A new analysis by the Harvard Joint Center for Housing Studies (JCHS) highlights the far-reaching impacts of the nation’s housing affordability challenges, with renter households at both ends of the market struggling to find homes they can afford. A growing number of low-income renters are competing for a shrinking number of affordable units, while the rapid expansion in high-income renters is outnumbering the increase in high-rent units. JCHS points out that between 2006 and 2016, the number of renter households earning under $26,000 per year (in 2016 dollars) grew by 1.8 million, but the number of rental units that would be affordable to these households at 30 percent of their income dropped by 500,000. JCHS also explains that although the number of units renting for $2,000 or more grew by 1.65 million between 2006 and 2016, that fell far short of the 2.9 million increase in high-income renter households.

Research Shows That Rapid Re-Housing Improves Lives and Reduces Costs

The Urban Institute recently released a literature review highlighting rapid re-housing (RRH) as an effective and cost-efficient way to reduce children’s homelessness. The literature review, which incorporates Enterprise board member Megan Sandel’s research on the negative health effects of homelessness on children, shows that intervening on familial homelessness lowers short-term costs for municipalities while improving long-term outcomes for the families themselves. Families with access to RRH exited shelters on average two weeks sooner than those who were expected to stabilize their living situations with limited support. At the same time, the net cost of services for the families receiving RRH was actually $4,000 lower than for those who did not. This research reinforces the idea that smart investments in homelessness remediation programs are good policy, with tangible benefits for at-risk individuals as well as the communities in which they live.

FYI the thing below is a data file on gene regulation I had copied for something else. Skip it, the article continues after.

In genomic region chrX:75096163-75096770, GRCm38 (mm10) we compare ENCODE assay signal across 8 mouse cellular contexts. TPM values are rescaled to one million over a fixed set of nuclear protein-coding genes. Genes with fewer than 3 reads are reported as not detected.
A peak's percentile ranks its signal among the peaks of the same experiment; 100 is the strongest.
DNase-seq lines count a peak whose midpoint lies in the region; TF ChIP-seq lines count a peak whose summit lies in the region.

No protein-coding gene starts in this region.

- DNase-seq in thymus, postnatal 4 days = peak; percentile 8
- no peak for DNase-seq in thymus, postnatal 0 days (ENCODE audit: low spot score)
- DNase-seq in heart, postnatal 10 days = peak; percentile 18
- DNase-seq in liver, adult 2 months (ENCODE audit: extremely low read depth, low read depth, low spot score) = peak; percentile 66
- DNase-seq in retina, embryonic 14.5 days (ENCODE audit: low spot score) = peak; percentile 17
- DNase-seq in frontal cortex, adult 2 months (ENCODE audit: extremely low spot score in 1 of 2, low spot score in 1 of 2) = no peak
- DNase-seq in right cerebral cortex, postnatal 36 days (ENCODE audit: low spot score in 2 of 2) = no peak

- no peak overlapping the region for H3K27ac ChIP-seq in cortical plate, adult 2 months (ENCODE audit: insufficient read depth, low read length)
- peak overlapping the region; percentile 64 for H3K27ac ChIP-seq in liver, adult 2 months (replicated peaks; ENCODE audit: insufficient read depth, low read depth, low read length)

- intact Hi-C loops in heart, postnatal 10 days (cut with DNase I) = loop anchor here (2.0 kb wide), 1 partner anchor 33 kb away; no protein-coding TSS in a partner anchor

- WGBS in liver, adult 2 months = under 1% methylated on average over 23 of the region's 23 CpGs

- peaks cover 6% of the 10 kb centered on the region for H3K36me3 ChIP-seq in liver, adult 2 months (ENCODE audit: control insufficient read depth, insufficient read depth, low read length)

Rent control is gaining support nationwide, and states including California, Oregon and Illinois are considering overturning laws that restrict rent control from being enacted locally. The Brookings Institute investigated the economic effects of rent control and found that rent control may be effective in lowering rent costs in the short-term, but can often restrict the long-term supply of rental housing by disincentivizing landlords from putting units on the market. The author characterized this effect as a transfer between future renters — who pay higher rents due to reduced supply — and those living in the cities when the ordinances first take effect. Rent control is popular among many advocates, but its unintended consequences may indicate that other methods of improving housing affordability have better prospects for success.


Policymakers and Constituents Disagree on Causes of, Solutions to High Housing Costs

According to a new poll from U.S.C Dornsife and the L.A. Times, California policy-makers and their constituents don’t agree on how to address rapidly rising prices. While both gubernatorial candidates running in this November’s general election have expressed a commitment to increasing the supply of housing by setting ambitious housing production goals, only 13 percent of the poll’s respondents identified “too little homebuilding” as the primary driver of unaffordability. Additionally, some of the solutions considered by the state legislature — including a failed bid to relax local zoning restrictions — do not match the public’s perception that municipalities should retain local control. Instead, respondents identified a lack of rent control (28 percent) and lack of funding for low-income housing (24 percent) as the top two causes of high housing costs. Any attempt to tackle housing affordability will need considerable public buy-in, which will require either a shift in public opinion or a change in strategy by policymakers.


News Updates from Community Developments

In recent Community Developments, we highlighted the decline in U.S. housing starts in September, the launch of the “Humans of HUD” photoblog, which documents the journeys of people who benefit from the agency’s programs and services, and much more. Sign up to receive the Community Developments newsletter.


Upcoming hearings and Marks-Ups

Congress is in recess until after the November midterm elections. There are no affordable housing or community development-related hearings scheduled at this time.